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Research Article

Corrosion Investigation of Pipeline Steel in Hydrogen Sulfide Containing Solutions

Saeid Kakooei, Hossein Taheri, Mokhtar Che Ismail and Abolghasem Dolati

The hydrogen-induced cracking (HIC) behavior of X70 pipeline steel was studied by means of Linear Polarization Resistance (LPR), hydrogen permeation tests, weight loss and Scanning Electron Microscopy (SEM). In this study, the dissolved H2S was created by chemical reactions in solution. The specimens were immersed into synthetic sea water saturated with H2S. The experimental results showed that the increase of exposure time and H2S concentration leads to an increase of the hydrogen content in X70 steel, which plays a key role in the initiation and propagation of HIC.

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Saeid Kakooei, Hossein Taheri, Mokhtar Che Ismail and Abolghasem Dolati, 2012. Corrosion Investigation of Pipeline Steel in Hydrogen Sulfide Containing Solutions. Journal of Applied Sciences, 12: 2454-2458.

DOI: 10.3923/jas.2012.2454.2458

Received: September 01, 2012; Accepted: November 01, 2012; Published: January 02, 2013


Several scientific articles have been discussed about Hydrogen Induced Cracking (HIC) of carbon steel pipe (Venegas et al., 2005; Kittel et al., 2008; Asmara and Ismail, 2011). Numerous researchers approved a correlation between HIC and hydrogen concentration (C0). HIC will happen when hydrogen concentration (C0) on metal surfaces exceeds the thresh hold hydrogen concentration (Cth). Cth will increase when material strength increase. C0 depend on different parameter such as H2S partial pressure, pH and composition while Cth is known to be dependent on separation and inclusions in the matrix (Elboujdaini et al., 2003; Shehata et al., 2008).

So far, a lot of work has been done to investigate the corrosion phenomena such as HIC and SCC of X70 pipeline steel. Dong et al. (2009) explained oxide and oxysulfide inclusions in X70 steel are more unfavorable than nitride inclusions in HIC. They found that the hydrogen trap density estimated at room temperature is pretty high that can lead to X70 steel become sensitive to HIC. Arzola et al. (2006) reported the corrosion behavior of X70 pipeline steel exposed in several H2S-containing solutions that indicated the presence of H2S in a NaCl solution decreased the impedance of steel, compared to a NaCl solution free of H2S. They also showed corrosion rate values increased in turbulent flow conditions.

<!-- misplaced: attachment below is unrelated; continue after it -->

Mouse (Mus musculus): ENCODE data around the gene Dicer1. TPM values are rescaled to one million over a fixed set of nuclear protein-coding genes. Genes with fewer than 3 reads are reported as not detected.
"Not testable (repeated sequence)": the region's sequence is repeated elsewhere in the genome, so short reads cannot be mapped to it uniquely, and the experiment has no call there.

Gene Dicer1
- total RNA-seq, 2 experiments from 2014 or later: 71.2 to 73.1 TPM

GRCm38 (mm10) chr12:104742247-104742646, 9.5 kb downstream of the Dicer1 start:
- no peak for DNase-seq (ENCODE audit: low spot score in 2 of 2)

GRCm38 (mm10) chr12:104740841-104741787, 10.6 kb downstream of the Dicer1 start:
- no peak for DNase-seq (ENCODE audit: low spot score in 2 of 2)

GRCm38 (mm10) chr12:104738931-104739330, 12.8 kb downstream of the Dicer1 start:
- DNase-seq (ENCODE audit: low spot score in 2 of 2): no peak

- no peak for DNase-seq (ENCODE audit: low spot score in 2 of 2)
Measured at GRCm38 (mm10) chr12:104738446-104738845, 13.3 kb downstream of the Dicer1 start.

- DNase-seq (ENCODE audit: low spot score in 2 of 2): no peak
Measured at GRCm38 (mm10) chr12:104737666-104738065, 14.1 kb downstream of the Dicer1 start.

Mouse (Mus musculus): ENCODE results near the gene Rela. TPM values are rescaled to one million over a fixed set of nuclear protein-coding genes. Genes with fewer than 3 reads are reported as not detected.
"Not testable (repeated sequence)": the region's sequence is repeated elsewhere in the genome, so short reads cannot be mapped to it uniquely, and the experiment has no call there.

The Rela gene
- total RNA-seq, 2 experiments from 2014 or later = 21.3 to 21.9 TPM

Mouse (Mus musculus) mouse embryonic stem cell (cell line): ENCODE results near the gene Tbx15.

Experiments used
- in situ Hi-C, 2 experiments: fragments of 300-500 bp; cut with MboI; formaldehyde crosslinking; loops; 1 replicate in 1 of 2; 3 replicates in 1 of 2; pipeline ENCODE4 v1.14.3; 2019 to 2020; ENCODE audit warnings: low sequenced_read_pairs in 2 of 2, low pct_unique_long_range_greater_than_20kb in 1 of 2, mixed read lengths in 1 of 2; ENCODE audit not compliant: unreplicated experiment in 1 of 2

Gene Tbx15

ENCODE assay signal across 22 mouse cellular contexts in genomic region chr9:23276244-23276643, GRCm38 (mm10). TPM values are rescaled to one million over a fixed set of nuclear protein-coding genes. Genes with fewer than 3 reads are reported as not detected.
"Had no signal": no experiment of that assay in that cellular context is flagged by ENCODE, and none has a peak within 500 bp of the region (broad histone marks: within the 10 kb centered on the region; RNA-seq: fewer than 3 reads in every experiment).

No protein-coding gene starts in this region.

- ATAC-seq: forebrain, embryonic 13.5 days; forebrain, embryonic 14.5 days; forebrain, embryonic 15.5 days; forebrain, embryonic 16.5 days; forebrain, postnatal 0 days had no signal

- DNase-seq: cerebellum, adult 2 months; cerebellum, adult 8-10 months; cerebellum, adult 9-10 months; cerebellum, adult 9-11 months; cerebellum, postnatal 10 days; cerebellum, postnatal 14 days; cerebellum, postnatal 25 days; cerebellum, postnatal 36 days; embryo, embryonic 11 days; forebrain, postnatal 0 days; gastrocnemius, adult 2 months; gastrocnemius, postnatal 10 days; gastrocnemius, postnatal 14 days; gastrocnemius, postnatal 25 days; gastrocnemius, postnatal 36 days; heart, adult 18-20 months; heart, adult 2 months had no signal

The influence of different H2S concentration on Hydrogen induced cracking in X70 pipeline steel under various temperatures were investigated in this work.


The specimens used in this study were made of X70 pipeline steel with elemental composition as shown in Table 1. The X70 specimen was connected to copper wire and covered with epoxy resin with an exposed area of 1 cm2. The specimens were polished up to 800 grit silicon carbide paper, rinsed with deionised water and degreased in acetone.

Table 1: Elemental composition of X70 steel

Fig. 1: Schematic representation of the experimental test cell: 1: Platinum counter electrode, 2: Temperature probe, 3: Reference electrode, 4: Chemical inlet, 5: Sample holder (working electrode) 6: Gas outlet, 4: Luggin capillary

Table 2: Different concentration of chemicals for test matrix

Experiments were conducted at atmospheric pressure in a glass cell (Fig. 1). A typical three-electrode setup was used with a Saturated Calomel Electrode (SCE) as the reference electrode, a platinum counter electrode and X70 steel specimens as the working electrodes.

Corrosion rates (CR) in weight loss experiment were measured by using following Eq. 7:


where, CR is corrosion rate (mpy), ΔW is the weight loss (mg), D is specimen density (g cm-3), A is specimen exposure surface (in2) and T is exposure time (h).

Na2S.9H2O was chosen as test material to replace H2S because of the toxicity of H2S. Brain solution was 3% NaCl solution. Different concentrations of H2S containing solution were made as shown in Table 2.


The potentiodynamic polarization curves for X70 carbon steel in solutions containing different H2S concentration at 25 and 50°C are shown in Fig. 2 and 3. As it can be seen cathodic curve (hydrogen evolution reaction) was accelerated by increasing H2S concentration while anodic curves showed similar current densities. This anodic curve is related to dissolution of iron.

Fig. 2(a-d): Cyclic polarization curves of X70 carbon steel sample in 3% NaCl solution containing different H2S concentration (C1, C2, C3 and C4) in different exposure times (a) 24, (b) 48, (c) 72 and (d) 96 h at 25°C